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  Mitzi Short and Teresa Ressel

Mitzi Short, Teresa Ressel Address Women in Leadership Conference

10/11/2005 --

Mitzi Short urges Ross students to take the driver's seat and "be the change you want to see."

ANN ARBOR, Mich.—Companies are looking for business-minded women, Pepsi Cola executive Mitzi Short told several hundred women at the 13th annual Women in Leadership Conference held on Sept. 30 at the Stephen M. Ross School of Business.

"I encourage you to step up and take the driver's seat because the view is better. Be the change you want to see," she said, picking up on the conference theme, "We Can Do It! Driving Change in Business."

"In the driver's seat means taking control of our lives personally and professionally. It's a mind-set. You have to believe in and take responsibility for you," said Short, vice president of multicultural marketing and strategic initiatives for Pepsi Cola North America, in her morning keynote at Hale Auditorium.

She discussed the progress women have made, citing the Fair Pay Act, Pregnancy Act and Family and Medical Leave Act as examples. Approximately 9.1 million businesses are owned by women, and the number of women CEOs is increasing, she said.

Short discussed her position at Pepsi and shared some changes in consumer behavior the company has observed. A variety of factors—growth in the minority population, health concerns, people working harder, people looking for opportunities to indulge regardless of economic background and the growing popularity of TiVo and computer games—affect the company's success, Short said. The need for talent to help firms understand and react to the changing market also provides job security, she added.

Short concluded with her Top 12 list for being successful:

  • Set your priorities.
  • Get involved.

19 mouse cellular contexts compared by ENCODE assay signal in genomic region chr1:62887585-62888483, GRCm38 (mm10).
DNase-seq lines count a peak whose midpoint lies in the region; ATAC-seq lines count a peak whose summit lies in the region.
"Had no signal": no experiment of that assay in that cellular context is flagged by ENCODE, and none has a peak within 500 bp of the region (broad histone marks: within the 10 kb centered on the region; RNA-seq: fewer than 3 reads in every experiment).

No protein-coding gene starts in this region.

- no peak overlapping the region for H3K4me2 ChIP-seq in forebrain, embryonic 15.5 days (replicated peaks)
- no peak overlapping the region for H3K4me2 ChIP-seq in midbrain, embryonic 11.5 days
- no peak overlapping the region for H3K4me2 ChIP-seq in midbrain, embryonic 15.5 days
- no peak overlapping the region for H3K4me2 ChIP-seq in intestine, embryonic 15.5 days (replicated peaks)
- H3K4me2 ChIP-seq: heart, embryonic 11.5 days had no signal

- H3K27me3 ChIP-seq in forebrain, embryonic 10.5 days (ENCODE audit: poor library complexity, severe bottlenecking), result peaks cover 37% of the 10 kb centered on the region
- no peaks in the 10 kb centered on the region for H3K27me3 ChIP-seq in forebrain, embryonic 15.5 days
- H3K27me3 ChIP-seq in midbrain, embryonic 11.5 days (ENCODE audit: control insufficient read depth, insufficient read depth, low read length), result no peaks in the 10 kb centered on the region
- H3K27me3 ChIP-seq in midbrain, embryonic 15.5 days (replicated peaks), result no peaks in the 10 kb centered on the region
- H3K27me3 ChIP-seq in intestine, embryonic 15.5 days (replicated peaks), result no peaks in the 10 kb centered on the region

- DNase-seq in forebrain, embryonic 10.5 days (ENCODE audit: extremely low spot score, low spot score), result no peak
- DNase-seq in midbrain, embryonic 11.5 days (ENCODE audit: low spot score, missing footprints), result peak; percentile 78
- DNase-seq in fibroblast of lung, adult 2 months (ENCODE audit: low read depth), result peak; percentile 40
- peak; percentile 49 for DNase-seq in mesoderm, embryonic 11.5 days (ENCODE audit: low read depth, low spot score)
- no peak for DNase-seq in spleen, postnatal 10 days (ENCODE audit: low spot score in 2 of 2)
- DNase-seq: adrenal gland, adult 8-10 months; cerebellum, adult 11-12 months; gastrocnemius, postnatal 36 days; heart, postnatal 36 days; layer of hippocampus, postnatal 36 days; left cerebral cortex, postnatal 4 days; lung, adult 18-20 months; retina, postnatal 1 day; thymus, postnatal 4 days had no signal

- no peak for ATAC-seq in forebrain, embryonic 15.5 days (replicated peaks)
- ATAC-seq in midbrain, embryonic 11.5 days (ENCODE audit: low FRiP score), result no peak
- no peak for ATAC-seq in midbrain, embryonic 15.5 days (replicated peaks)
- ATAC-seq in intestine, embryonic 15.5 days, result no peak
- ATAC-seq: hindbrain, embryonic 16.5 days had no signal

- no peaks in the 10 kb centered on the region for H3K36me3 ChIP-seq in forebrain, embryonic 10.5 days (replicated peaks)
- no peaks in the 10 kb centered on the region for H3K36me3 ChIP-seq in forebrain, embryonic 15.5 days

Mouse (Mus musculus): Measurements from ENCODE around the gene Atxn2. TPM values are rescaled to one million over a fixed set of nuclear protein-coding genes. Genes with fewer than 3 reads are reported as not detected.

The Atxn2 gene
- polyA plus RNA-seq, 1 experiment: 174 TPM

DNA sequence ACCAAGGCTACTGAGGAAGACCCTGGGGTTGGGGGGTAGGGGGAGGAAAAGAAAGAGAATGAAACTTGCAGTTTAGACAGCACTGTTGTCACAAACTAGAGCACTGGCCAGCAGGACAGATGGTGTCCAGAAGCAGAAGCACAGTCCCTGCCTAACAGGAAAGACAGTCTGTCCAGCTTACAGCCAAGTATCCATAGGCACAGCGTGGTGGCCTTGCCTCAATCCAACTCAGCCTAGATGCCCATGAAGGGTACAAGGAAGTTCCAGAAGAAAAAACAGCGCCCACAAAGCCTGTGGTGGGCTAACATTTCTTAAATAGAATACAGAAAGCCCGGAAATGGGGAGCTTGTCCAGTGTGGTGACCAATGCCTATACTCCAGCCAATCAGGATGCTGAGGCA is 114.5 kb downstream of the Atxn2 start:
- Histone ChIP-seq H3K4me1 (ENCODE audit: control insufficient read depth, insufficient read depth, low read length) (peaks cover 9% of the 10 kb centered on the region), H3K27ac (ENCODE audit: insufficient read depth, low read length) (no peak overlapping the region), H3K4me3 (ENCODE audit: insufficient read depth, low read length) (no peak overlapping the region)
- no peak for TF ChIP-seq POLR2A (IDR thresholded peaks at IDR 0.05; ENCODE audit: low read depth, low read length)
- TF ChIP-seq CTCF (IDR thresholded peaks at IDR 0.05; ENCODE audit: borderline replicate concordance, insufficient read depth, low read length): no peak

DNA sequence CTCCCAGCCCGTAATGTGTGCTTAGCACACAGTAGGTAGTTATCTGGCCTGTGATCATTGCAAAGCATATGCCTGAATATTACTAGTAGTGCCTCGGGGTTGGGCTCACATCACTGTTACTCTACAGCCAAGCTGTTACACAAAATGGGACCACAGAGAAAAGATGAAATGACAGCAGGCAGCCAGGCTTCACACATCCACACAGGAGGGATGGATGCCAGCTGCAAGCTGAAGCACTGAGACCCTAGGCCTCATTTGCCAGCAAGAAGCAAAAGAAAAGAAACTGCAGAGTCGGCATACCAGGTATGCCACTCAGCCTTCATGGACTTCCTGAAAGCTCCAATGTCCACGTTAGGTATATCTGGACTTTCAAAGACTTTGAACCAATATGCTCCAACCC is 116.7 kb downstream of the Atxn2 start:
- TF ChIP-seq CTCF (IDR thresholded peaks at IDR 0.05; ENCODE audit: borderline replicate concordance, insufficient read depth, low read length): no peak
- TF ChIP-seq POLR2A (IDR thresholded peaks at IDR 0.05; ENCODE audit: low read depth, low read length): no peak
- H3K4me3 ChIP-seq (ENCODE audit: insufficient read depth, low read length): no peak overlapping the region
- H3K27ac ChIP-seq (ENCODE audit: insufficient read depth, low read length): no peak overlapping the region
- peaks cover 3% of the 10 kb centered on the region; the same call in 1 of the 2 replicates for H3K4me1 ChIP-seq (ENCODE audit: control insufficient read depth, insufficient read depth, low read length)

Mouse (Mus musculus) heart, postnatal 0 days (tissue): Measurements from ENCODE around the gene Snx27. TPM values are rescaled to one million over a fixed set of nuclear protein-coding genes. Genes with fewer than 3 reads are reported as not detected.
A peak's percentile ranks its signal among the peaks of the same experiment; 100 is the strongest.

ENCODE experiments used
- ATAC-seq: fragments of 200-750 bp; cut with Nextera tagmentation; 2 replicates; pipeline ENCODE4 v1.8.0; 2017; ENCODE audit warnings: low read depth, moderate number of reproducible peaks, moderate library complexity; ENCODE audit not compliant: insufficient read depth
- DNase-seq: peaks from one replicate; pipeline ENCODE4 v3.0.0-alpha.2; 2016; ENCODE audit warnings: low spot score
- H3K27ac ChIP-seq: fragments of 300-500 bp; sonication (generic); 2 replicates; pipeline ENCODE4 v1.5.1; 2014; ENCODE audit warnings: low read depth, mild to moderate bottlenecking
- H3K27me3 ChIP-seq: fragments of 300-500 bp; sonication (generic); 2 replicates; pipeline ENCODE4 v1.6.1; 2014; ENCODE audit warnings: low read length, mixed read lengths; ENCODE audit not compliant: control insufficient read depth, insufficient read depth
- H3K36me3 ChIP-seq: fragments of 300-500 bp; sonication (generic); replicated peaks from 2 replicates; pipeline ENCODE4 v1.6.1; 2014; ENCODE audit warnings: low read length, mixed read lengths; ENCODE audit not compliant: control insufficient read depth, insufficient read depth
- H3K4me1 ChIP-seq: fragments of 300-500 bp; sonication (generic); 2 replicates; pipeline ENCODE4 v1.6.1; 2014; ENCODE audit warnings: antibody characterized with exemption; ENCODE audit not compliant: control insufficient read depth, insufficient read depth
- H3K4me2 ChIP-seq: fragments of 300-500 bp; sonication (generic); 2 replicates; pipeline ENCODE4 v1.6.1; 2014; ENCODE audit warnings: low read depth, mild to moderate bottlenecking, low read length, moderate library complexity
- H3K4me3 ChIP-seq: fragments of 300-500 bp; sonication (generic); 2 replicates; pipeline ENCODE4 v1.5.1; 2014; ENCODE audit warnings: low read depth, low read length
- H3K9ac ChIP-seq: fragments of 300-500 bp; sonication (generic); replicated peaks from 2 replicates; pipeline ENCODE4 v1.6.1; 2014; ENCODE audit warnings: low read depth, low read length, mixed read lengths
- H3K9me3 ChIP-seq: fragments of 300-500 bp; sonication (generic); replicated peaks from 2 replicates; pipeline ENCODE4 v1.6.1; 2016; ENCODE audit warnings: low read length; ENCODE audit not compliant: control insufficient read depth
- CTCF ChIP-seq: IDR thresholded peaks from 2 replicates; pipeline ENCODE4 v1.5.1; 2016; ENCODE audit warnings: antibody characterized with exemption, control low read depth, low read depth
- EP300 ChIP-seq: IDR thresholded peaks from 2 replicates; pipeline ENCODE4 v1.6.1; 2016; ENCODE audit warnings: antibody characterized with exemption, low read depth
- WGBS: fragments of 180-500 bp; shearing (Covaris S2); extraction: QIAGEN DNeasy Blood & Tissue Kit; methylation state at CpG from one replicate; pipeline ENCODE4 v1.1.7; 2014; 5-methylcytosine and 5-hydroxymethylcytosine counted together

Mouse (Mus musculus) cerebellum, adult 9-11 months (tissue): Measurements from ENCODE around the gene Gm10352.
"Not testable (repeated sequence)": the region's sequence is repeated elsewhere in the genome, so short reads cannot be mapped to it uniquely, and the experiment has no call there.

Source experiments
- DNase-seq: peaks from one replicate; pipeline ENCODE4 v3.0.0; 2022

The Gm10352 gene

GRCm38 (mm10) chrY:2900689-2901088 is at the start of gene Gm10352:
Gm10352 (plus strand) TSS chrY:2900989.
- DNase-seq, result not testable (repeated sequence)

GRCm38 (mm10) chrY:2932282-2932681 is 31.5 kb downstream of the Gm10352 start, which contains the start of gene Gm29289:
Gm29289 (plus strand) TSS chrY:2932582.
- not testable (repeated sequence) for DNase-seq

• Be honest.
  • Save your money.
  • Know when to quit a job.
  • A job is not about the title; focus on learning how things work and who works them.
  • Let people know what you want.
  • Remember that shareholders and companies are looking for a return on investment.
  • Push employers for clarity in a performance review and know what the expected behavior is; remove yourself from the situation when you feel you're becoming emotional from negative feedback.
  • Look for a mentor and opportunities to be a mentor.
  • Know what's important in life and recognize you can't do everything.
  • Don't quit.

Short, who previously worked at Procter & Gamble, has been with Pepsi for 17 years. She has served in a variety of roles, as a general manager and in sales, marketing and operations.

In the afternoon keynote, Teresa Ressel, chief operating officer of UBS Investment Bank North America and former assistant secretary for management and CFO of the Department of the Treasury in 2002-2004, said every experience is a learning opportunity. "I've never learned something I haven't found useful. There are very few things you learn that you won't use to connect the dots later," said Ressel.

Part of being good is knowing what you don't know, added Ressel, who likes to ask lots of questions and get second opinions before making decisions.

For more information, contact:
Heather Thorne
Phone: 734-936-8421